The Parable of the Jewel in the Robe tells the story of a poor man whose wealthy friend, unbeknownst to him, sews a priceless jewel into the lining of his robe. The poor man continues living in poverty, content with what he has and no idea he has been gifted the jewel until he learns about it when the two cross paths again.
This story is at the heart of Project Bijou, a social initiative launched in May by Guernsey’s Office of the Data Protection Authority to share stories, knowledge and experiences related to ethical data use, and to support and encourage positive cultural change around the treatment of data and foster discussions beyond compliance.
The word bijou means jewel, said Commissioner Emma Martins, adding the project name represents the jewel each individual has when it comes to their data and its protection. The project is not about preaching the importance of data and how to best protect it, but “allowing people to recognize that they have it within themselves,” Martins said.
“What you do with (your data) matters today; it will matter tomorrow and it will matter next year. We want to help you have the tools to make the decisions that are right for you, to make decisions in an informed way. It’s giving people the gift of information,” she said. “We have this wonderful privacy community around the world and it’s just extraordinary. The energy, the integrity in that community is wonderful. We need to spread that out so everyone gets their jewel and then shares that.”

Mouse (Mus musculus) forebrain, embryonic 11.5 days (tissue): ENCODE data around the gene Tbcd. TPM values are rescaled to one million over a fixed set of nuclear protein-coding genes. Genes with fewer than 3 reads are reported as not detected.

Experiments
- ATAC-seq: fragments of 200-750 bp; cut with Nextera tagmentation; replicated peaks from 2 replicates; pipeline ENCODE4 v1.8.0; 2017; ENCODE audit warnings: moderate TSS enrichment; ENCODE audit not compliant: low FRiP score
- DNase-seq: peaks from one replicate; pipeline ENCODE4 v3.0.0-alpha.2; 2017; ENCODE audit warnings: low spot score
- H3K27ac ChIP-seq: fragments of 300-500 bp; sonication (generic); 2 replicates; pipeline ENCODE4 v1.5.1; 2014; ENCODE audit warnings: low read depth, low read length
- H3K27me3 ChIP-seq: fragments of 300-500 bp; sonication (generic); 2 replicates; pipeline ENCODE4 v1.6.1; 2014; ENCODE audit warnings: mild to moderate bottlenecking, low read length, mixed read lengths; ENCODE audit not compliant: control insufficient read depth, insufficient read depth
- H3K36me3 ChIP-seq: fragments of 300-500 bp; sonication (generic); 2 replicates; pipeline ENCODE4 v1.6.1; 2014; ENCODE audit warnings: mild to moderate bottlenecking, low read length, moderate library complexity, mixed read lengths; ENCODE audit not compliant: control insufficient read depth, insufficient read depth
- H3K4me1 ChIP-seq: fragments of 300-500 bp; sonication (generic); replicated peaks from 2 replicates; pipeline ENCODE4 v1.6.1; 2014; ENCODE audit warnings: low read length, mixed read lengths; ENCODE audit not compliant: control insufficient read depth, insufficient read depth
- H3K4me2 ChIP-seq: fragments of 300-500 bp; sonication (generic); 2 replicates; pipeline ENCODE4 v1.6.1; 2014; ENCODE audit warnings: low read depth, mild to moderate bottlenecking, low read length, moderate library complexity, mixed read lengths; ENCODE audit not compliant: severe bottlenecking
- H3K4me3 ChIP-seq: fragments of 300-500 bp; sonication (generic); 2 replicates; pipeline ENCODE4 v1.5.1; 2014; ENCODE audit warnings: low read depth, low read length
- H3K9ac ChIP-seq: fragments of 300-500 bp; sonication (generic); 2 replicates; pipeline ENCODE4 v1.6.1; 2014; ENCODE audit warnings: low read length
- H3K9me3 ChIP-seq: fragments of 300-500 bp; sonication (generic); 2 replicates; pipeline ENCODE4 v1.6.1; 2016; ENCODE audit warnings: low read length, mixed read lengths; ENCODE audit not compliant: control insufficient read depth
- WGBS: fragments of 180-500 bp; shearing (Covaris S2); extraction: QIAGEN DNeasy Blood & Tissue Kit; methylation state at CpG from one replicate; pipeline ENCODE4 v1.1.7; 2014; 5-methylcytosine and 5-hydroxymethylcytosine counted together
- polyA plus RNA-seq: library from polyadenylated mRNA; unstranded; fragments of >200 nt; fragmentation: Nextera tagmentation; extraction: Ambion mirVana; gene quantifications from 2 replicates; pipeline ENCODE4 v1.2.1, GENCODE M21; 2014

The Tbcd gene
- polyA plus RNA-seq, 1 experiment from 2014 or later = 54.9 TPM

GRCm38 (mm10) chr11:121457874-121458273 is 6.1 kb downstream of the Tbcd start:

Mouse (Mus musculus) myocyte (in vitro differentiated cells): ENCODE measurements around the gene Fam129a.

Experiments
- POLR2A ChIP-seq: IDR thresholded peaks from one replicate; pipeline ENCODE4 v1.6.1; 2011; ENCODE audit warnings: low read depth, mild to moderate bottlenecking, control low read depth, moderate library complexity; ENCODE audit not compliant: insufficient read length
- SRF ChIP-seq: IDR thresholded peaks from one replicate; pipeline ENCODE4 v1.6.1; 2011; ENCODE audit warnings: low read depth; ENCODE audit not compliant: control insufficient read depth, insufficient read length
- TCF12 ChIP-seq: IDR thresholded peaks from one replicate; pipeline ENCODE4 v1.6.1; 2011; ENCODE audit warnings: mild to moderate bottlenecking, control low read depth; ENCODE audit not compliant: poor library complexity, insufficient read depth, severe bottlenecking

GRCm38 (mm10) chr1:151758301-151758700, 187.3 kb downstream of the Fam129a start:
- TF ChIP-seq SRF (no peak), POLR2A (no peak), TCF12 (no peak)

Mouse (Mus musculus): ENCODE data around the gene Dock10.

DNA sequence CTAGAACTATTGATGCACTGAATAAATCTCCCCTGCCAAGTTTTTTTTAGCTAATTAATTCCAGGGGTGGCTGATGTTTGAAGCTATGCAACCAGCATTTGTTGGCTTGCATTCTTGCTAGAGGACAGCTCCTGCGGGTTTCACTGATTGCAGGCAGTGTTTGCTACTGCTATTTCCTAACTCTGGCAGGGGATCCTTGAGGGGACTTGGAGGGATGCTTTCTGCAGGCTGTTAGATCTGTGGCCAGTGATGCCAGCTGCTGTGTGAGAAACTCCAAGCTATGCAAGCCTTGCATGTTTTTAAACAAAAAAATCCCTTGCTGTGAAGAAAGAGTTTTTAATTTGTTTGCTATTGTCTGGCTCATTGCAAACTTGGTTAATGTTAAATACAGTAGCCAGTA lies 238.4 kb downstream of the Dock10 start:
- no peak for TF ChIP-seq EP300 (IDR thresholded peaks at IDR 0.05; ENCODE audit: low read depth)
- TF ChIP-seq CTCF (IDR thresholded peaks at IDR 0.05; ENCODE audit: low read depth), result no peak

Project Bijou launched in May and will continue over the coming year. Its launch week highlighted virtual content — including videos, podcasts and blogs — from local and international contributors on the effects of data harms on people, the role culture plays in data, the benefits of looking at personal data well and more.
“If we can relate to something then it starts to play a much more important role in our values, in our behaviors, in our culture and the way we live our lives, and if we can engage then we can start to make better, more informed decisions,” Martins said. “We’re not talking about statistics. We’re not talking about spreadsheets. We’re not talking about clouds. We’re talking about people.”
The idea for the project was born from the recognition that data protection regulators have an obligation to not only enforce privacy regulations, but also to “support, engage and educate the community,” Martins said, along with an understanding that the conversation has to extend beyond regulators and privacy professionals.
“Every single second of every single day we are pushing out data, and every single second of every single day something is happening with our data,” she said. “So, the conversation first and foremost has to go beyond those that have a vested interest to say this is a community conversation because there is community impact.”
While the COVID-19 pandemic derailed plans for an in-person conference, organizers turned their focus to a virtual offering, opening doors to contributors from around the world who bring a wide array of perspectives, Martins said.
The goal is that sharing these perspectives and shifting the conversation around data protection from policy and compliance to a focus on people will trigger conversations and engagement, leading to a cultural shift, Martins said.
“What we want to maximize is the power of the individual connection, so keeping people engaged, interested, bringing more people into the fold,” she said. “Even if you improve the decision-making around personal data protection of one person, that’s good. Then there can be momentum that’s built. This is the beginning of what I would like to describe as a community conversation that extends way beyond launch week and is a pillar of our communications and support of our local community, and hopefully broader, as well.”
Photo by Long Truong on Unsplash
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